Current Policies

RAMP engages in a wide range of policy efforts aimed at addressing the burden of asthma.  These efforts range from sponsoring state legislation on health housing issues such as pest infestations and mold in homes, to participating in regional and state level regulatory campaigns to improve outdoor air quality, to shaping healthcare financing to support proven asthma interventions.

Below is a sample of the policies that RAMP, in collaboration with key partners, including Community Action to Fight Asthma, is actively supporting. For more general policy approaches to reducing the burden of asthma, click here.

Want to get involved? To see our most recent policy action alerts, click here, and be sure to sign up for our Digest.

Clinical Management

A rule issued by the Centers for Medicaid and Medicare Services (CMS) has exciting implications for financial support for asthma management. Current Medicaid regulations limit coverage of preventive services, such as asthma education, to those provided by a physician or other licensed practitioner. With this new CMS rule, State Medicaid programs, either directly or through managed care contractors, are now able to cover and pay for preventive services delivered by a qualified, non-licensed professional when recommended by a physician or other licensed practitioner. The rule can provide additional support for community-based asthma interventions carried out by certified asthma educators, community health workers, healthy homes specialists, and other qualified, non-licensed professionals.

State Medicaid programs have to adopt the rule before it goes into effect, so RAMP and other partners are currently working with California’s Department of Health Care Services to adopt the Preventive Services Rule.

Outdoor Air Quality/Land Use

  • Promoting transformational changes to the state’s freight system

RAMP is addressing the health problems and social inequities created by the state’s freight transportation system – the network of ships, ports, trains, rail yards, distribution centers, trucks, and other equipment that move goods in and across California. In addition to those goods, the freight system brings pollution and quality of life burdens to too many communities, especially low income communities and communities of color. RAMP and its allies in the California Cleaner Freight Coalition advocated for the development of the California Sustainable Freight Action Plan, designed to encourage transformational changes to the freight system, and are now working on its implementation.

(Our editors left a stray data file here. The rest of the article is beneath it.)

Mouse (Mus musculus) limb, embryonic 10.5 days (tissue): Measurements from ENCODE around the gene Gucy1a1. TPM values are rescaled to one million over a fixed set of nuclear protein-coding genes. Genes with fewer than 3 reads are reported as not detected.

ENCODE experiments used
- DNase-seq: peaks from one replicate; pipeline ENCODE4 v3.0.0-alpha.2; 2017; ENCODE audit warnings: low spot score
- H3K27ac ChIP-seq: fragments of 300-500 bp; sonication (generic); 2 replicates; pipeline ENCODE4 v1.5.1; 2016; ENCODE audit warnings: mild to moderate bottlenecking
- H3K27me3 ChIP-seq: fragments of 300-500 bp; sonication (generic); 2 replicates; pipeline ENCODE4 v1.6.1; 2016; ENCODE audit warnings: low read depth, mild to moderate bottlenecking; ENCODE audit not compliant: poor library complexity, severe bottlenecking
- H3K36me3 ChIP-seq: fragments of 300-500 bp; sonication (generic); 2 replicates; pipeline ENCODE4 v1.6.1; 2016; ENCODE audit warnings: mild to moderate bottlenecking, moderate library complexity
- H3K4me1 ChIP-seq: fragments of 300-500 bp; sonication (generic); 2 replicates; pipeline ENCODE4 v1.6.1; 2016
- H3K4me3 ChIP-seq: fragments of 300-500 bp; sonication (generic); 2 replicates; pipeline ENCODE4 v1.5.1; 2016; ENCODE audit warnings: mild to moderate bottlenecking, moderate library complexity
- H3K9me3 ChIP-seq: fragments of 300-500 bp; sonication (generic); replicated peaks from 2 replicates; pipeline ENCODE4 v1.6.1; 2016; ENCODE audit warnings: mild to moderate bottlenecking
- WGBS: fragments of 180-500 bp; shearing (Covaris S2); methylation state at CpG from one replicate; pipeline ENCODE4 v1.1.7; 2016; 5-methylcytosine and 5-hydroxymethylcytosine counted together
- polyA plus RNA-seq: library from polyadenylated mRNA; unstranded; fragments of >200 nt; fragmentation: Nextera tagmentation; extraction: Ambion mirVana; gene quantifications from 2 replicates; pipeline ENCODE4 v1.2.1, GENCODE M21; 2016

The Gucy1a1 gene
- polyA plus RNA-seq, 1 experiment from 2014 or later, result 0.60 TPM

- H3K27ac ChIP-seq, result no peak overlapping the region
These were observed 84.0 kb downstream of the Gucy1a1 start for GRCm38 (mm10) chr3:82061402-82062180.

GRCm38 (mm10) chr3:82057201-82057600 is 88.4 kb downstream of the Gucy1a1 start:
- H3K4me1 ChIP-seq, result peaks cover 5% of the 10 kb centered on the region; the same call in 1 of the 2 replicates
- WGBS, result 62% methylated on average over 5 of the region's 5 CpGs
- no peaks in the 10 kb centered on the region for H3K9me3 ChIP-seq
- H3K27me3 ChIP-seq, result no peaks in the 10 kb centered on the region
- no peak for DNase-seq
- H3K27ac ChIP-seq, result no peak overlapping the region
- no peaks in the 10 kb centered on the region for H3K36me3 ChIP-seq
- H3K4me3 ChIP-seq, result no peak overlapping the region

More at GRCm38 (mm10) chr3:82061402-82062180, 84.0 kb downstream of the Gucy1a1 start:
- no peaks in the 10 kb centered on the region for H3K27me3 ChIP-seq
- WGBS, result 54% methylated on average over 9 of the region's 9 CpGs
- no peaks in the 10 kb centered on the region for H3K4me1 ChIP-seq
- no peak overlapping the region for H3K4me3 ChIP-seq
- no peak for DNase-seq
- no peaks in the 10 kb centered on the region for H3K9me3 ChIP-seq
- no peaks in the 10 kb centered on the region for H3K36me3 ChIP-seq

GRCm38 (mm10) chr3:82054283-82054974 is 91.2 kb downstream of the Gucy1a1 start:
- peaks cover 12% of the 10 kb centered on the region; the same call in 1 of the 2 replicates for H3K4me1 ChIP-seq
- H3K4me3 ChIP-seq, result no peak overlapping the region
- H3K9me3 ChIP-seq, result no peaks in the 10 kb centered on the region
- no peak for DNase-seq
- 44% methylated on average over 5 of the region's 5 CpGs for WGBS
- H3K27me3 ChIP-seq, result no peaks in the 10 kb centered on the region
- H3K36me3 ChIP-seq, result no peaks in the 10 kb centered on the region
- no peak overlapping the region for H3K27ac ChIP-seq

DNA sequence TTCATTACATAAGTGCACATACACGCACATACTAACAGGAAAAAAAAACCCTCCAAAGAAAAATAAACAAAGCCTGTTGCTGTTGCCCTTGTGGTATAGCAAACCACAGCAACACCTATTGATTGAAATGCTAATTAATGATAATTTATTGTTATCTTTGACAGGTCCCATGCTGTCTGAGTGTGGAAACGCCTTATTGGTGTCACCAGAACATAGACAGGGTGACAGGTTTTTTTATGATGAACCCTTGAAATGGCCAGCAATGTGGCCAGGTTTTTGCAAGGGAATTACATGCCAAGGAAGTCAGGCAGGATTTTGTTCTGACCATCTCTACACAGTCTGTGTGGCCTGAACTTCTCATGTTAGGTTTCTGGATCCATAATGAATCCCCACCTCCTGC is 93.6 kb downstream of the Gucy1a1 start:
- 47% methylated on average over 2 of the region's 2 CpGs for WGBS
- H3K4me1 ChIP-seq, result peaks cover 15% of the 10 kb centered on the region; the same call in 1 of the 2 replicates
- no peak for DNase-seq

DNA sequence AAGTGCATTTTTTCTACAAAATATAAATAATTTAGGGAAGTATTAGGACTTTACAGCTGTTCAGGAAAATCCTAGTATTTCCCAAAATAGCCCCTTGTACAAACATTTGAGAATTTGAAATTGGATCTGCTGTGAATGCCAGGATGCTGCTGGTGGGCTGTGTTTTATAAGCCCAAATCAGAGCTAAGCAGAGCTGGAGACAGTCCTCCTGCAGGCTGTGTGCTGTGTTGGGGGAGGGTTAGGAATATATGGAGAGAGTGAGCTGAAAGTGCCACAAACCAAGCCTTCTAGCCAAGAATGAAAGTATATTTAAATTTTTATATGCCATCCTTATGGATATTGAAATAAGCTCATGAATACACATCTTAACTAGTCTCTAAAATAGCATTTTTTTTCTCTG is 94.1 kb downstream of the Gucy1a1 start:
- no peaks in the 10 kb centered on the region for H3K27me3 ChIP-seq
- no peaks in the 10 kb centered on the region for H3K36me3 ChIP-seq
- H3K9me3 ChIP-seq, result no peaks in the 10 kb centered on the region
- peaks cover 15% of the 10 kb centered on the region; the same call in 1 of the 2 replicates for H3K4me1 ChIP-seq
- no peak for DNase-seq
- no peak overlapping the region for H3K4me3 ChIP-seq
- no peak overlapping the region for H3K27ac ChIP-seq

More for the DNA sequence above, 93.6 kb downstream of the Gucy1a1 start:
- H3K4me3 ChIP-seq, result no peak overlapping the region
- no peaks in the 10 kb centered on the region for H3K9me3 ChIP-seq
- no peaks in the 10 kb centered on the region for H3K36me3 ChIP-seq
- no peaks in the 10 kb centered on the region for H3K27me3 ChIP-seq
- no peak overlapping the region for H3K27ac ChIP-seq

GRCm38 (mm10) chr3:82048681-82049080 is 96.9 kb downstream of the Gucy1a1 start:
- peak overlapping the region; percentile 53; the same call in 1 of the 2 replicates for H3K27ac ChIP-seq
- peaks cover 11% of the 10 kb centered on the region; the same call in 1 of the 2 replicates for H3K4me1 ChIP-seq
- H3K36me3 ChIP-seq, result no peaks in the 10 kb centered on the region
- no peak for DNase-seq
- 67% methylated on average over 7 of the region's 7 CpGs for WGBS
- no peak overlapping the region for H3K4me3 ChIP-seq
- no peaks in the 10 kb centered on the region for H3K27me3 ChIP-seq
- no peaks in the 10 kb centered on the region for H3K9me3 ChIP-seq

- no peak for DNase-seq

• Promoting public health and equity in regional land use and freight transportation planning

RAMP, as part of the Ditching Dirty Diesel Collaborative (DDDC), advocates for the inclusion of public health and equity objectives within freight transportation and land use plans. In 2015-2016, RAMP and the DDDC shaped the Metropolitan Transportation Commission’s and Alameda County Transportation Commission’s Goods Movement Plans, which provide a blueprint shaping freight development for years to come. Now that the plans are final, RAMP and the DDDC will ensure implementation emphasizes public health and equity.


  • Promoting Healthy Housing

In partnership with members of the California Healthy Housing Coalition (CHHC), RAMP aims to reduce exposure to asthma triggers associated with substandard housing conditions, such as pests, pesticides, and mold. In 2016, RAMP successfully co-sponsored healthy housing legislation with CHHC partners. AB 2362, by Assemblymember Kansen Chu, is a follow up to 2015’s bill that requires landlords to provide tenants notification before self-applying pesticides. AB 2362 applies the same notification requirements in the context of self-applied pesticide use by homeowner associations (condominiums and townhomes). Here is a fact sheet for the bill (including a list of supporters).

The bill passed the legislature, and was signed by Governor Brown in September 2016. Thanks to all those that have supported our healthy housing efforts, and particularly to the California Association of Code Enforcement Officers and the Center for California Homeowner Association Law who served as co-sponsors of this important legislation.

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